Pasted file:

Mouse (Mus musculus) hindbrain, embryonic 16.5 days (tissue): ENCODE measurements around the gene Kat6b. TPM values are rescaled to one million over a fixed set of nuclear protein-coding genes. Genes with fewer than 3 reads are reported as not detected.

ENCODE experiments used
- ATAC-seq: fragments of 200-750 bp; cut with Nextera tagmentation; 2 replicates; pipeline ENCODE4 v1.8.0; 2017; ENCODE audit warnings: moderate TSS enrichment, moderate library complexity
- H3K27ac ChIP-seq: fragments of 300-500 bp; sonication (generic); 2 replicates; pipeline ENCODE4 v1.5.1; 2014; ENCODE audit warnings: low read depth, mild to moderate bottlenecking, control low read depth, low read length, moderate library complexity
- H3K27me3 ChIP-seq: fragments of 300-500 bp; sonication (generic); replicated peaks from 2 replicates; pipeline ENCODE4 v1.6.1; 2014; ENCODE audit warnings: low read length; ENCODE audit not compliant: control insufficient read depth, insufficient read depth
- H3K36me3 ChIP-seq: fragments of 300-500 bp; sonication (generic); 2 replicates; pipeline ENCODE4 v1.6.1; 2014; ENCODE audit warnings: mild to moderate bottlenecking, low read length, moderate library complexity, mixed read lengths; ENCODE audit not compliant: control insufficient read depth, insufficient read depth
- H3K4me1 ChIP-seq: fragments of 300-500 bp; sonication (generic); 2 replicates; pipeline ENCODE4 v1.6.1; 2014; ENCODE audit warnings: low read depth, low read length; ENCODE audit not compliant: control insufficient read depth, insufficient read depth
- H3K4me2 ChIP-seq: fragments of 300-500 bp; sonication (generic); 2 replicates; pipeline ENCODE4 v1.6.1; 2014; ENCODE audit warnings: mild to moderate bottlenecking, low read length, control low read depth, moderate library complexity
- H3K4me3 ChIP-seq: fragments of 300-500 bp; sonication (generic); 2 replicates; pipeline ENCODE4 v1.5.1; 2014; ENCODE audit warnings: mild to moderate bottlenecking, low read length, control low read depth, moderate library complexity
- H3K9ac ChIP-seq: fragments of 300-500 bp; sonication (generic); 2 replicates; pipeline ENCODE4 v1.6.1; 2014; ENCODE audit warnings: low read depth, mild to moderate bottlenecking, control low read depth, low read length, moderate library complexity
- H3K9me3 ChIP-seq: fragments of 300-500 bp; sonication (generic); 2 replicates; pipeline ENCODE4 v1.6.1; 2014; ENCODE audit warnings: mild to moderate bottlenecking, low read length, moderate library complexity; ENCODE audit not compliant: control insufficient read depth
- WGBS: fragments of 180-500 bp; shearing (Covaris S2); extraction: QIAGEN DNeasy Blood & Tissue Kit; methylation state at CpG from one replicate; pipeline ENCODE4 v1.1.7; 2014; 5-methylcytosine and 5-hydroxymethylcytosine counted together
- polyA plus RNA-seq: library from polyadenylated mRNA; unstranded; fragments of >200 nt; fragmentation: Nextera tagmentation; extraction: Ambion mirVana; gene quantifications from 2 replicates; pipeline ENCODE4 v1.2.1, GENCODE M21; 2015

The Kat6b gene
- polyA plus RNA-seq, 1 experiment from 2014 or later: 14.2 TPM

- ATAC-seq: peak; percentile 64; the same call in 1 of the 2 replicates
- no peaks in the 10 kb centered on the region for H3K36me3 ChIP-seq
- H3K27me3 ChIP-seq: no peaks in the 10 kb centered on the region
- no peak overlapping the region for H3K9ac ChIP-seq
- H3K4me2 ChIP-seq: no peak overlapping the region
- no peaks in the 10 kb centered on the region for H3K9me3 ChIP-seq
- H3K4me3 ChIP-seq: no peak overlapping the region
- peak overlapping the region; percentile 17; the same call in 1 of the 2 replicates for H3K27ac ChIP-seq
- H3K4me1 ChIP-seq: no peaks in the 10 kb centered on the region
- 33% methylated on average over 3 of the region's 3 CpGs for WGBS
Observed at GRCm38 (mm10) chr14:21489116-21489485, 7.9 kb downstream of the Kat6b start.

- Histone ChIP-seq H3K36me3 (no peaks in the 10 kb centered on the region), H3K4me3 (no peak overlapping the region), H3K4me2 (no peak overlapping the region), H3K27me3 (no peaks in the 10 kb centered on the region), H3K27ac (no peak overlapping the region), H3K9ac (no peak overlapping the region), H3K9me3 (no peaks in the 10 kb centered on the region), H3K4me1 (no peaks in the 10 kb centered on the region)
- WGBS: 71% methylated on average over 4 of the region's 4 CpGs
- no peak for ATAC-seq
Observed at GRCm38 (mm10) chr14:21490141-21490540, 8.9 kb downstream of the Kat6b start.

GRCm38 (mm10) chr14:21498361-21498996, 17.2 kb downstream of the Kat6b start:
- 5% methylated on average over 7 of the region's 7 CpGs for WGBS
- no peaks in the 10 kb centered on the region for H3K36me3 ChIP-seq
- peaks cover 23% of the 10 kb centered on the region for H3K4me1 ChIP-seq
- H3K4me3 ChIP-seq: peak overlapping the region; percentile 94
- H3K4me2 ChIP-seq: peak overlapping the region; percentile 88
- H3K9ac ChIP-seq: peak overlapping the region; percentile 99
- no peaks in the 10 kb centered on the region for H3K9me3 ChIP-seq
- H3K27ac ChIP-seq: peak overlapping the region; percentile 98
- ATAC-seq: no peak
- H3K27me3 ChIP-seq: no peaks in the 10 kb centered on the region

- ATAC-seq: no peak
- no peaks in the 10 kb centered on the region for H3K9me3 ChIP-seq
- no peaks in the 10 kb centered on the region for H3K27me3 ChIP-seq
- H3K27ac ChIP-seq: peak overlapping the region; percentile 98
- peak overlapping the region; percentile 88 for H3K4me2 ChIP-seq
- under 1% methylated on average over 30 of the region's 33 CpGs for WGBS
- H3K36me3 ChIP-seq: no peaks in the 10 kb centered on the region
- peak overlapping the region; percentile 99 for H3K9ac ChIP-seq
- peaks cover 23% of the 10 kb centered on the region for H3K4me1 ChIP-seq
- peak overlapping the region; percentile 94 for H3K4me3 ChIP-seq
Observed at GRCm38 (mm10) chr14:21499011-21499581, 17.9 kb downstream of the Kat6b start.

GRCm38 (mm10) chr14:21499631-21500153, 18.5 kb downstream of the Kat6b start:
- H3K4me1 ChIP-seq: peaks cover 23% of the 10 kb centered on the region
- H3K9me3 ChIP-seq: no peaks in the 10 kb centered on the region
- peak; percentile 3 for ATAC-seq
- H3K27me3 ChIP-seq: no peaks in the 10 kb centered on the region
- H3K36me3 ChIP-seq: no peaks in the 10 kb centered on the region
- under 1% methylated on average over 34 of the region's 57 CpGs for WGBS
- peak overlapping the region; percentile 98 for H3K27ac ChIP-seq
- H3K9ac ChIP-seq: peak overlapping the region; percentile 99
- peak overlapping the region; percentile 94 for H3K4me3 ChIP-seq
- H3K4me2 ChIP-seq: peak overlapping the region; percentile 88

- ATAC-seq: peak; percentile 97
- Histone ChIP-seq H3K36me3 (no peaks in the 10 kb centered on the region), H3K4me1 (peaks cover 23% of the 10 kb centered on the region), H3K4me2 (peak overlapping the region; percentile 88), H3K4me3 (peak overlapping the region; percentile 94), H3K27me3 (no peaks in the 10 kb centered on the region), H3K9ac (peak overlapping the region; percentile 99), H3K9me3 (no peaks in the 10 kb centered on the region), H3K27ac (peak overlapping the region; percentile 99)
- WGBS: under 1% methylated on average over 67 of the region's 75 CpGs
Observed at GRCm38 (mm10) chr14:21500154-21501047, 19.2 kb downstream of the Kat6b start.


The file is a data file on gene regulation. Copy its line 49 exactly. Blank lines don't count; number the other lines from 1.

- peak overlapping the region; percentile 99 for H3K9ac ChIP-seq